Gold: Resistance Ahead… Bottom in 2019?

Gold continued to build on last week’s gains, adding nearly $7 per troy ounce or 0.5% as of the close on Friday on the New York COMEX futures exchange. The final print for the week was $1,229.

Given the surge seen over the past two weeks, it is time to place the price action into proper context. Do more gains lie in store and can gold recapture the $1,300 level before the end of 2018?

Let us turn to the observable data.

 

Gold Breaks Downtrend

Gold has finally broken the linear falling-channel that defined its April through August decline of $1,369 down to $1,160. Note below how the dashed (teal colored) trend channel which held the price lower over these past six months has finally been broken.

This is a positive first sign for stability from a technical standpoint.

 

However, larger context remains key. Gold is still below its rising 2015 – 2018 trendline (royal blue), a level which saw buyers emerge from the 2015 bottom up through the breakdown last August.

Where does this leave the precious metal? 

 

Broken Support Turns To Resistance

There is a principle in technical analysis of the markets which says: “Broken support turns to resistance.”

What this means is that, all things considered, support levels which saw buyers emerge in the past but which have subsequently broken should be expected to now see former buyers sell near break-even.

In practice this principle means that we would expect that when gold gets back into the vicinity of its now-broken (blue) trend near $1,270, sellers will show up. These sellers may be exiting the market now that the price has returned to near their original entry point. The result is that gold should round out near the broken trend, and begin to decline once again in early 2019.

It is also worth noting that the 50% Fibonacci retracement of the entire April through August $1,369 to $1,160 decline comes in at $1,268. This matches within two dollars the $1,270 resistance level identified above. When two separately-derived resistance levels reveal nearly the same target, this confluence zone should be expected to see strong selling emerge.

 

Where Does Support Exist?

After gold reaches its resistance zone between $1,268 – $1,270, where would support exist if another decline were to emerge as we expect?

The charts show that strong support exists near $1,124, which was the December 2016 low. It may be hard to imagine that gold could fall this far in 2019, but assuming the above resistance zone holds, we would expect gold to make a new low below its $1,160 August print on the next retracement. $1,124 is the next logical support that gold would test as it attempts to form a long-term bottom.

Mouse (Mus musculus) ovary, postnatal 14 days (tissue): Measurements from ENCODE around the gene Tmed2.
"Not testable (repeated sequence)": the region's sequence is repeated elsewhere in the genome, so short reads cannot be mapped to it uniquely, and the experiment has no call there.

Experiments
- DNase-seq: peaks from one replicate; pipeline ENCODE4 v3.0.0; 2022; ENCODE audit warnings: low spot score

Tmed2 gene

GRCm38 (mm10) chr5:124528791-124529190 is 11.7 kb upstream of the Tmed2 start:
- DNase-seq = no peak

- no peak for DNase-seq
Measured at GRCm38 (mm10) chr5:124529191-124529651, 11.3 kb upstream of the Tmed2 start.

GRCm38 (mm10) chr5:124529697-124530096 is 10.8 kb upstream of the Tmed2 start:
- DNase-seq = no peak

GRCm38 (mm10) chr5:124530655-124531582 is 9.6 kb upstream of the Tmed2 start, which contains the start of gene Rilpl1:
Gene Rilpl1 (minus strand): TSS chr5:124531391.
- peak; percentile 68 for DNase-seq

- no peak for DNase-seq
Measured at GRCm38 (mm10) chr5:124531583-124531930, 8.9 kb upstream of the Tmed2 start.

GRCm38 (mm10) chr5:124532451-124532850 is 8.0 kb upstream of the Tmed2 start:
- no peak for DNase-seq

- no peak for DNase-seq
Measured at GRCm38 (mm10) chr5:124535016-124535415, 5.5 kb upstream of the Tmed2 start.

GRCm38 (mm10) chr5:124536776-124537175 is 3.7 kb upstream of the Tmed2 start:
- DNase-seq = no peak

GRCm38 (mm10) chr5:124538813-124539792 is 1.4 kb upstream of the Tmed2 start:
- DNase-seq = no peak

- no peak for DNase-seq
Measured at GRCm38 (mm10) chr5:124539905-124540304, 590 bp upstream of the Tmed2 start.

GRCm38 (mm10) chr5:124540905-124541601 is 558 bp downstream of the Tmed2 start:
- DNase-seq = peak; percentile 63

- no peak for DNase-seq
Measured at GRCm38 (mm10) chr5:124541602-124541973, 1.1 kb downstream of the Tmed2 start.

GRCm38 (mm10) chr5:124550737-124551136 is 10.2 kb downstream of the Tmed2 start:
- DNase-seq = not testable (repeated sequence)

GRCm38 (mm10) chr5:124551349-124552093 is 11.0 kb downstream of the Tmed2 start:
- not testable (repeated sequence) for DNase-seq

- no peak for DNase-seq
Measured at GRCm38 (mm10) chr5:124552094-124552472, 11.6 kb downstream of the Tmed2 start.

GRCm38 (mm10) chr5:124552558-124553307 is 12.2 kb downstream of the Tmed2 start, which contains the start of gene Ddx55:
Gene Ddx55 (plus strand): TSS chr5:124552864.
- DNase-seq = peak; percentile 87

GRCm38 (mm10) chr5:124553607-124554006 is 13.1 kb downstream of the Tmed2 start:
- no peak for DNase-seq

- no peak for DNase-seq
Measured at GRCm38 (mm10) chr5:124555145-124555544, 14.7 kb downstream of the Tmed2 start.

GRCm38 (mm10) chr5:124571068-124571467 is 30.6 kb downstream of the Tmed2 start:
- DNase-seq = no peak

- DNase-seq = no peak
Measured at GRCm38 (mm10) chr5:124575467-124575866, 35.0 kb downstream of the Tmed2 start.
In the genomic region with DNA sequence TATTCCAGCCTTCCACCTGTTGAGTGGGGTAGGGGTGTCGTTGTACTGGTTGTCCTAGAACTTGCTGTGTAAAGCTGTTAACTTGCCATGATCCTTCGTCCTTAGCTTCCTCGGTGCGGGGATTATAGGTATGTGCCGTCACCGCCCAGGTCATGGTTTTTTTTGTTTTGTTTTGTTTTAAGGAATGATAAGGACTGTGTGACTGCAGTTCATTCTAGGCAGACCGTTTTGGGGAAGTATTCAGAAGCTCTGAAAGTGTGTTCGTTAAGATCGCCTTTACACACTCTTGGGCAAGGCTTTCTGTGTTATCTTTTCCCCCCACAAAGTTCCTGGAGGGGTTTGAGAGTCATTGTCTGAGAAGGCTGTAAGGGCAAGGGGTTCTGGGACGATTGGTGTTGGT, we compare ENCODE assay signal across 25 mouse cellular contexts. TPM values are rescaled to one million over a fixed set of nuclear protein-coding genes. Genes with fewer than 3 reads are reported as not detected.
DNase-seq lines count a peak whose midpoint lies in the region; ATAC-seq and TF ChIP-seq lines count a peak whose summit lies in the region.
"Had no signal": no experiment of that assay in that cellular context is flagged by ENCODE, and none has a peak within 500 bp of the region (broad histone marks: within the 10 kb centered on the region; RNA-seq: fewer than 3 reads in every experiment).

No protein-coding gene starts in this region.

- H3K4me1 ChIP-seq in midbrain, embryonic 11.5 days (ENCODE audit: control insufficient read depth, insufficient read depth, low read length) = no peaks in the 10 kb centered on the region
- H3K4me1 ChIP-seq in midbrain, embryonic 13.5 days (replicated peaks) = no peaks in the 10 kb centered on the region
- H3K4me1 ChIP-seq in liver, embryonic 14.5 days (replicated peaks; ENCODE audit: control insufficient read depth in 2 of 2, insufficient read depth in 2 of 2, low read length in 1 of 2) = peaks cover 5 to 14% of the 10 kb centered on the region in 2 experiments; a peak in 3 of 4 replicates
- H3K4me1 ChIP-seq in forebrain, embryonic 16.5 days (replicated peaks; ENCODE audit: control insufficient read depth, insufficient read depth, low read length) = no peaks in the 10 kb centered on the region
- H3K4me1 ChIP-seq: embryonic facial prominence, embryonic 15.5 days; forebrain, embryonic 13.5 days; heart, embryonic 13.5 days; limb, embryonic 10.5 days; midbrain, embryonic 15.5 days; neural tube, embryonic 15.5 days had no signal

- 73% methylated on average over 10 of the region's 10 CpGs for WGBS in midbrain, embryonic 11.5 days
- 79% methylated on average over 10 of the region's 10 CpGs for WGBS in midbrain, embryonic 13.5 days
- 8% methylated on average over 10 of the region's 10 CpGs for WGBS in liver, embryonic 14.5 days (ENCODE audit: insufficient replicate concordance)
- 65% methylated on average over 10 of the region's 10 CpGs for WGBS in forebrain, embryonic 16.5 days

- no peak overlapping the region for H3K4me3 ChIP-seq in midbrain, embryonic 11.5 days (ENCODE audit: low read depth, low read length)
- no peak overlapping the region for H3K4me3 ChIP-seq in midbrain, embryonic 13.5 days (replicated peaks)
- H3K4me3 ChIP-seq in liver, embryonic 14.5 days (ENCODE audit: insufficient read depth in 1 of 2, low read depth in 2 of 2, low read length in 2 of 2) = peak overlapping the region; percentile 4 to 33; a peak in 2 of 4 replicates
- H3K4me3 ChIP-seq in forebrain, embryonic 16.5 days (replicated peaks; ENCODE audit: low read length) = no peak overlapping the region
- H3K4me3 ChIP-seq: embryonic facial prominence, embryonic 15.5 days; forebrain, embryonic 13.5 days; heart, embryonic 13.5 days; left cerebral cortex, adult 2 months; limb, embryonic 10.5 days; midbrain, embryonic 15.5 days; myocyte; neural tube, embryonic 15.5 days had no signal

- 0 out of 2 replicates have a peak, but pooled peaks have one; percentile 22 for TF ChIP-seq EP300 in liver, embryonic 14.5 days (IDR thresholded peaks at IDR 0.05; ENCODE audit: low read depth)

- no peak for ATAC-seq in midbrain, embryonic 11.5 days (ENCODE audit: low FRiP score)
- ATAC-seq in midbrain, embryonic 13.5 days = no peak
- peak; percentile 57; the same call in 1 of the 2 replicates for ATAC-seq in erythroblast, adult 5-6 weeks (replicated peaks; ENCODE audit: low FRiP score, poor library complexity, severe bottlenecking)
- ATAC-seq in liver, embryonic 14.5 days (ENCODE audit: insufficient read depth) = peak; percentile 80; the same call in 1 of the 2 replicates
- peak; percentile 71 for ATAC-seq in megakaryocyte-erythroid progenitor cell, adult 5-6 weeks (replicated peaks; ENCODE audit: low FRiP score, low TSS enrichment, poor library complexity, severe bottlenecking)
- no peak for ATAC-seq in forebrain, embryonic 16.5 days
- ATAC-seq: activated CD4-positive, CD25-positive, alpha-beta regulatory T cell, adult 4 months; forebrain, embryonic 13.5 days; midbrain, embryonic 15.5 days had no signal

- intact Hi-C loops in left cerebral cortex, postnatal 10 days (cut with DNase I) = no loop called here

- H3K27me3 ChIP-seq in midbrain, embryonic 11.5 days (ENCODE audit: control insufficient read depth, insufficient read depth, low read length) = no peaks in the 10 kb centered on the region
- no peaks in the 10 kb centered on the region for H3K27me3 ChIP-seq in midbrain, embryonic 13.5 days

GDX / Gold Relative Model

A final form of analysis we can use to gauge potential support levels for gold is the gold miner / gold relative valuation model. This model compares the relationship between the companies that dig gold out of the ground and the very metal they produce.

Below we show the GDX gold miners fund on top, with the price of gold immediately below it, both plotted along the same timescale.

We can see that the GDX miners (top), which closed near 20.0 on the index this week, are back to a level originally observed in November, 2016 (green highlight). Viewing the price of gold itself during the same time (lower green highlight), we can see that this 20.0 GDX level corresponded with $1,170 gold at that time.

Thus, the GDX index is suggesting that lower metals prices are in store for the intermediate future, most likely following the end of the current rally.

Note that this signal also sometimes works in reverse, meaning the GDX miners often stop falling for weeks before gold itself, in essence predicting that the metal is soon to bottom. We anticipate this signal will manifest in early 2019 on the next gold bottom, and we will bring you that analysis when we observe it, as it may help in timing your physical metals purchases.

 

Takeaway on Gold

Gold has significant resistance ahead in the $1,268 – $1,270 range, which is expected to cap prices over the short run. A further decline may be in store by early 2019, which is being suggested by the mining sector. Into 2019, the sector may be setting up for an important low similar to the 2015 bottom. Investors should continue to monitor the price trends closely as this window approaches.


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